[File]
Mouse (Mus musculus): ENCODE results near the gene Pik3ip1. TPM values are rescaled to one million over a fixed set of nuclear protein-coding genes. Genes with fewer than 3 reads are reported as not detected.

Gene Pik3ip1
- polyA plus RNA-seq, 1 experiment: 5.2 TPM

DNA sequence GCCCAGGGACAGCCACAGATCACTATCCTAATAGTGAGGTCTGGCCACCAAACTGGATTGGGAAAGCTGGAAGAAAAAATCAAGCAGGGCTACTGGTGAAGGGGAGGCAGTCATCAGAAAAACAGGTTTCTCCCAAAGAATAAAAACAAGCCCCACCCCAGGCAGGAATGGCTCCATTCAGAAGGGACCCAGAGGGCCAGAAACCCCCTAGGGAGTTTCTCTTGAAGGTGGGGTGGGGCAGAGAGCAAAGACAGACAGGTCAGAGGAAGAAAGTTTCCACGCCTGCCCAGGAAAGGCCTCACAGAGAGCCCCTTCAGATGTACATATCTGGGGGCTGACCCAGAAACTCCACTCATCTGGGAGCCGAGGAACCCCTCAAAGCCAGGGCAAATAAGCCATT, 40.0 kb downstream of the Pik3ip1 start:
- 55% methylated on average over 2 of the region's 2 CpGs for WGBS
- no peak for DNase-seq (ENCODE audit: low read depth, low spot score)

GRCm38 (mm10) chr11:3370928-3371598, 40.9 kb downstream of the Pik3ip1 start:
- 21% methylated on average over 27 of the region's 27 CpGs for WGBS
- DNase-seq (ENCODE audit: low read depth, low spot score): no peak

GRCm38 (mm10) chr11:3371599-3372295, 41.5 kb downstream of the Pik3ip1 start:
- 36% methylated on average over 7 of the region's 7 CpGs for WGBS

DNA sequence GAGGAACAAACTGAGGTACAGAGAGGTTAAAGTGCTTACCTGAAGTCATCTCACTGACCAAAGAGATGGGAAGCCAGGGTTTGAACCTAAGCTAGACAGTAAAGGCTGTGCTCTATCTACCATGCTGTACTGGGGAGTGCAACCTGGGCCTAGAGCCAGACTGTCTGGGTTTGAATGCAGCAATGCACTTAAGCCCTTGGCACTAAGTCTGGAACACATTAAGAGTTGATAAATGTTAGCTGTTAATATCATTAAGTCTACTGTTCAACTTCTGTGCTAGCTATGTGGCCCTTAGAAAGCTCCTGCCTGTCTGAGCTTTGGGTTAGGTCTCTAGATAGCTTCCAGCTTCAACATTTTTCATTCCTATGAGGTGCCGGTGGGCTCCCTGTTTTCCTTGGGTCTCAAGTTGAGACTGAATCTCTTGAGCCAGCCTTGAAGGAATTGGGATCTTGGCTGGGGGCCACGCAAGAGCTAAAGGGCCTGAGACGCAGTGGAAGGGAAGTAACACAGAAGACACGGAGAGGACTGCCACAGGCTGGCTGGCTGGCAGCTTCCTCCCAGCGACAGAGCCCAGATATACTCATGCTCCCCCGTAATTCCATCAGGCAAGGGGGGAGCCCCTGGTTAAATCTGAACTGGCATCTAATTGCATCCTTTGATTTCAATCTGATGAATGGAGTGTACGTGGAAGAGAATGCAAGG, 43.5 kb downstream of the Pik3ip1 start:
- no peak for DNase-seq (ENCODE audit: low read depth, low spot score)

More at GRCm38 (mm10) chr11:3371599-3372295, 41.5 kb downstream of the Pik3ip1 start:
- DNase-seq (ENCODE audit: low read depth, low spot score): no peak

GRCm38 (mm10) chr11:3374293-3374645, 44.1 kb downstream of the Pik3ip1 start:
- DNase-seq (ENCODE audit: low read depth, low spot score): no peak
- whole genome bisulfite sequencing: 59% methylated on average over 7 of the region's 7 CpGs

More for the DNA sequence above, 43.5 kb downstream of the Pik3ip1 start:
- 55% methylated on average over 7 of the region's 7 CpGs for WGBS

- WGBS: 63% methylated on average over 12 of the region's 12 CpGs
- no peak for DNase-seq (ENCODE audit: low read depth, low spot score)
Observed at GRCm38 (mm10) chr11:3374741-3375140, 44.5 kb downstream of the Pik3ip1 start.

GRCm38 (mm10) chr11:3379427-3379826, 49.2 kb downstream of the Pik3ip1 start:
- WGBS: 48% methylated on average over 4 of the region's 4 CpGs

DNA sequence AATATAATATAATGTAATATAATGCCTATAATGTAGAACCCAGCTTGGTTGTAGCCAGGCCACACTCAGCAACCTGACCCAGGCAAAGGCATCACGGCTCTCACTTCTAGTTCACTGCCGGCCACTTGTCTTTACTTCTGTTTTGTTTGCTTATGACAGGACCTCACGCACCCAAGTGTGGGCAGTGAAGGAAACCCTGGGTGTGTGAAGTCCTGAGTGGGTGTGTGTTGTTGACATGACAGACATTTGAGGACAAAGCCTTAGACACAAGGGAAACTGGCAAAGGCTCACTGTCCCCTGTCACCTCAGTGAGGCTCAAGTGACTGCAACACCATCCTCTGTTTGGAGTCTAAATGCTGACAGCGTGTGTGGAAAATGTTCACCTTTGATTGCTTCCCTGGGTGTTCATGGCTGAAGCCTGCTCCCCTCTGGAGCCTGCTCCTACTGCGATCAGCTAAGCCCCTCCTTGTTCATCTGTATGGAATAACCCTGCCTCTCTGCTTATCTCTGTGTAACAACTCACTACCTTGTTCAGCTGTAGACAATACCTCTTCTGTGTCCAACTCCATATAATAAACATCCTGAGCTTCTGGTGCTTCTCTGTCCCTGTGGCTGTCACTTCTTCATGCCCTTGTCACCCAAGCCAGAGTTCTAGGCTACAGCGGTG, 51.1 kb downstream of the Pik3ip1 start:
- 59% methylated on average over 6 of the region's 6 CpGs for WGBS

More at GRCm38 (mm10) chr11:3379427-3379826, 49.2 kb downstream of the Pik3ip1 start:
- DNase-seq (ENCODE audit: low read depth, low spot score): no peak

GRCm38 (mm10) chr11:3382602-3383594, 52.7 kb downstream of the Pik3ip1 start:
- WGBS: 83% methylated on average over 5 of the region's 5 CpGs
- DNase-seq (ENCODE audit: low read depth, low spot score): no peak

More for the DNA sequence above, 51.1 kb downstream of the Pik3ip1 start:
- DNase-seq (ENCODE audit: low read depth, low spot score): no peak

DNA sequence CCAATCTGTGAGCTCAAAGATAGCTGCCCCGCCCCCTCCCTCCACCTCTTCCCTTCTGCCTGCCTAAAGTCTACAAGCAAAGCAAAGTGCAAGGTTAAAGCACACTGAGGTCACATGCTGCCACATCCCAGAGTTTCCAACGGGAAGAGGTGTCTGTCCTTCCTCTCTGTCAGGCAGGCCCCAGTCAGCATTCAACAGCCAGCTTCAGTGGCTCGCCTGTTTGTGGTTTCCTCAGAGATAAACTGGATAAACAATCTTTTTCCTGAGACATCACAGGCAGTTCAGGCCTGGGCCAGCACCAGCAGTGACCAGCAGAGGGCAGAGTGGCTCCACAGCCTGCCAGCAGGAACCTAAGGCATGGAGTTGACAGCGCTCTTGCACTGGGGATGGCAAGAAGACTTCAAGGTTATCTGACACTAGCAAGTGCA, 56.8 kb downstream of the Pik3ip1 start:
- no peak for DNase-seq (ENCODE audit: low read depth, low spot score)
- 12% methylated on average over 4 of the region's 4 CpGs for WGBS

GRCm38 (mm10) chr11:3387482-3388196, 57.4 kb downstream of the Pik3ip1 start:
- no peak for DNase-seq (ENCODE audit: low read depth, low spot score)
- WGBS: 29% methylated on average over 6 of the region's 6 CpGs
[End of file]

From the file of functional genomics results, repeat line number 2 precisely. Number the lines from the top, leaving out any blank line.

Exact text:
Gene Pik3ip1